WEAR Your Mask (Consistently and Correctly)
Symbolizing COVID-19 era social responsibility and collectivity, mask wearing in public places has become a crucial aspect of the American mitigation response to a burgeoning pandemic. Scientific consensus is that Americans should be wearing face masks when away from their homes in order to prevent the spread of the coronavirus. On May 26th a Buncombe County resolution went into effect requiring all persons 12 years of age or older to wear a mask when visiting indoor public commercial facilities (with qualifications excusing those who cannot safely wear a mask for medical reasons or those who refuse to citing religious objections). With mask wearing being new to us all and critically important to COVID-19 mitigation, here are some friendly tips and tricks for avoiding common face mask mistakes:
Mistake #1: You’re wearing it wrong.
COVID-19 spreads most readily through respiratory droplets. Your mask is meant to be a barrier that keeps your own respiratory droplets in and others’ respiratory droplets out. It will only work if you wear it correctly. The top edge should rest on the bridge of your nose and the bottom edge should be pulled down underneath your chin. The fit should be snug, forcing your breath to go through, rather than around, the mask.
Mistake #2: Your mask doesn’t fit properly.
Depending on your face shape, it can be tough to achieve a snug fit with a cloth mask. There are plenty of tips and tricks to try in your quest to achieve a more comfortable, effective fit.
• Masks with ties are inherently more adjustable and can be easier to fit than those with elastic ear loops. The upper straps should be tied tightly around the crown of your head, above your ears. The lower straps are generally best tied below your ears and secured around the top of your neck. If you find a good fit, leave the top straps tied when removing your mask, so that it’s easier to put on next time.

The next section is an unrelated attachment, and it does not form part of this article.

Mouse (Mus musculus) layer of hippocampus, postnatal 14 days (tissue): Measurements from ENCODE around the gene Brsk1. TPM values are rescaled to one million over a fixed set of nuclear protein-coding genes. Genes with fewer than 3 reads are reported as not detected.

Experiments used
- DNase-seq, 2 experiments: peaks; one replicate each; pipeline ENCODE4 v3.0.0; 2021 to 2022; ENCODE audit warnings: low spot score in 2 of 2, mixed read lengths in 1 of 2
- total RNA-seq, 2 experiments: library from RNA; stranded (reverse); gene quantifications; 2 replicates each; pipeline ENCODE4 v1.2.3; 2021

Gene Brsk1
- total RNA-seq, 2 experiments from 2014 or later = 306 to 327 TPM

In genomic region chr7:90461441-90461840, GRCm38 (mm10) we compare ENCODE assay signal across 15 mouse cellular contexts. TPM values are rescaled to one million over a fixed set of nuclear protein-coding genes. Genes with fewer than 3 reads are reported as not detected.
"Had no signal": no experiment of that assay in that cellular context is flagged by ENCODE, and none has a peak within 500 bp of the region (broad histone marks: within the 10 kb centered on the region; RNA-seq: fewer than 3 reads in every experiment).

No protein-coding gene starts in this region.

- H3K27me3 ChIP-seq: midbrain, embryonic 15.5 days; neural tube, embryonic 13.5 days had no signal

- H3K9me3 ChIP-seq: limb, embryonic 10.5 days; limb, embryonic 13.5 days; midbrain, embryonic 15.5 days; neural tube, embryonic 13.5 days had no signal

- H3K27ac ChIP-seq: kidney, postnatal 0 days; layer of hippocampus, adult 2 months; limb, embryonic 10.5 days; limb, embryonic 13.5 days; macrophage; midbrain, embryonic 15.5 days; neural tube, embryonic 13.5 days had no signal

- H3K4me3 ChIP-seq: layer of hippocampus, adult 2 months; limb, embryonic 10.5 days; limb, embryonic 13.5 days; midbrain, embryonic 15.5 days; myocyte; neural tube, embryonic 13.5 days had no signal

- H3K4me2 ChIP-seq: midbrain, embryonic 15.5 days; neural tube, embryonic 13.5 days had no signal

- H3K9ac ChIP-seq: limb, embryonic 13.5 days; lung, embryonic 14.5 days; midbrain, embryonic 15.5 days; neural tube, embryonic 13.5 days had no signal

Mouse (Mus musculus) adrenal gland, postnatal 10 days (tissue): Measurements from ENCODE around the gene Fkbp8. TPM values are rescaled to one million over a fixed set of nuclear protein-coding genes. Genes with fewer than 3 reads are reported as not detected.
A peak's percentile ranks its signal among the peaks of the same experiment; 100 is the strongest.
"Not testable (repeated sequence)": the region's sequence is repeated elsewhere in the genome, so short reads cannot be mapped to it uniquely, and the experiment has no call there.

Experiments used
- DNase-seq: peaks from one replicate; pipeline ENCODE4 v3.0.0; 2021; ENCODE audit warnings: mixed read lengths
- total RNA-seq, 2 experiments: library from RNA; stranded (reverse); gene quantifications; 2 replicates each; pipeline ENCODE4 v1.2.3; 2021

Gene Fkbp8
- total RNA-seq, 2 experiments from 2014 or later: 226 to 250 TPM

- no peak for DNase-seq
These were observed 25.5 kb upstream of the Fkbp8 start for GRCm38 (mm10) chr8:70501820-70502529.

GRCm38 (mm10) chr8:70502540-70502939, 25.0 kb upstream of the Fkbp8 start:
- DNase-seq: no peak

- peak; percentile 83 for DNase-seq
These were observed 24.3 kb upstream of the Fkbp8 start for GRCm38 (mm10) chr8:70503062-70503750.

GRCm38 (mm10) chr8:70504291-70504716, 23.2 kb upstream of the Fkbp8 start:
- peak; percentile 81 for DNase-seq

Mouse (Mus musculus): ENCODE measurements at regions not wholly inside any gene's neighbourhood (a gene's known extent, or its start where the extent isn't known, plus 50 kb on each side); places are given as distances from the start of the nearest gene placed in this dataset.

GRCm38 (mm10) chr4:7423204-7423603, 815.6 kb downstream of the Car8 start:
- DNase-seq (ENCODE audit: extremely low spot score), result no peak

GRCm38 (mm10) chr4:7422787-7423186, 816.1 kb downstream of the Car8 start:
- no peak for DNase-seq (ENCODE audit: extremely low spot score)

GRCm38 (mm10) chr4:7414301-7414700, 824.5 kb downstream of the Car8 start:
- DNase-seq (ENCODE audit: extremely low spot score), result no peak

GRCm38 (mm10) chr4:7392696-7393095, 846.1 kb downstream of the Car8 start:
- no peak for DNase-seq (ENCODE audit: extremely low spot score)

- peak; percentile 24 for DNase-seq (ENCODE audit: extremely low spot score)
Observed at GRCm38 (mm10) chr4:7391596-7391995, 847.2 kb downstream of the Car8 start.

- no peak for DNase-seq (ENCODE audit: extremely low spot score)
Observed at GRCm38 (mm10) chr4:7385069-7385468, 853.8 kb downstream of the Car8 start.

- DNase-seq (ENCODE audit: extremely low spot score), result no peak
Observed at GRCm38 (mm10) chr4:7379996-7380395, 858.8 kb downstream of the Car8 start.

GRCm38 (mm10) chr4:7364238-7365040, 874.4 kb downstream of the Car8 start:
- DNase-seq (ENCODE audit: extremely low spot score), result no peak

• Ear savers can relieve pressure behind your ears, help to prevent elastic loops from catching on hearing aids, and (especially if you procure an adjustable version) can dramatically improve mask fit.
Mistake #3: You pull the mask down or away from your face when talking.
As they approach, their mask sits appropriately on their face, covering the nose and the mouth with a satisfactory fit. Just as they get in (socially distanced) range for a quick conversation, though, they reach up, grab the front of their mask and pull it down under their mouth or away from their face. From an infection control perspective, one of the worst times to lower or loosen your facemask is when you’re close enough to another person to be conversing.
Mistake #4: You risk contaminating yourself or your mask.
• Always wash your hands immediately before applying your facemask.
• Whenever possible, apply your mask in front of a mirror. Don the mask and get it adjusted for a snug and secure fit so that you don’t have reason to fiddle with it later.
• Avoid touching the outside of your mask. The mask is a filter, so any externally-sourced viral particles that the mask effectively filters should theoretically be trapped on the outside of the mask. If you accidentally touch your mask, consider your hands contaminated and clean them as soon as possible in order to avoid cross-contaminating other surfaces in your environment.
• The mask needs to stay put in order to remain effective. Do not pull the mask down under your chin to rest on your neck, do not pull the mask down under the nose so that only your mouth is covered, or pull of one ear loop and allow the mask to hang from the other ear. All of these “cheats” will leave you (and anyone you come within 6 feet of) unprotected and your mask potentially contaminated.
• Remove your mask using only the ear loops or ties and wash your hands immediately.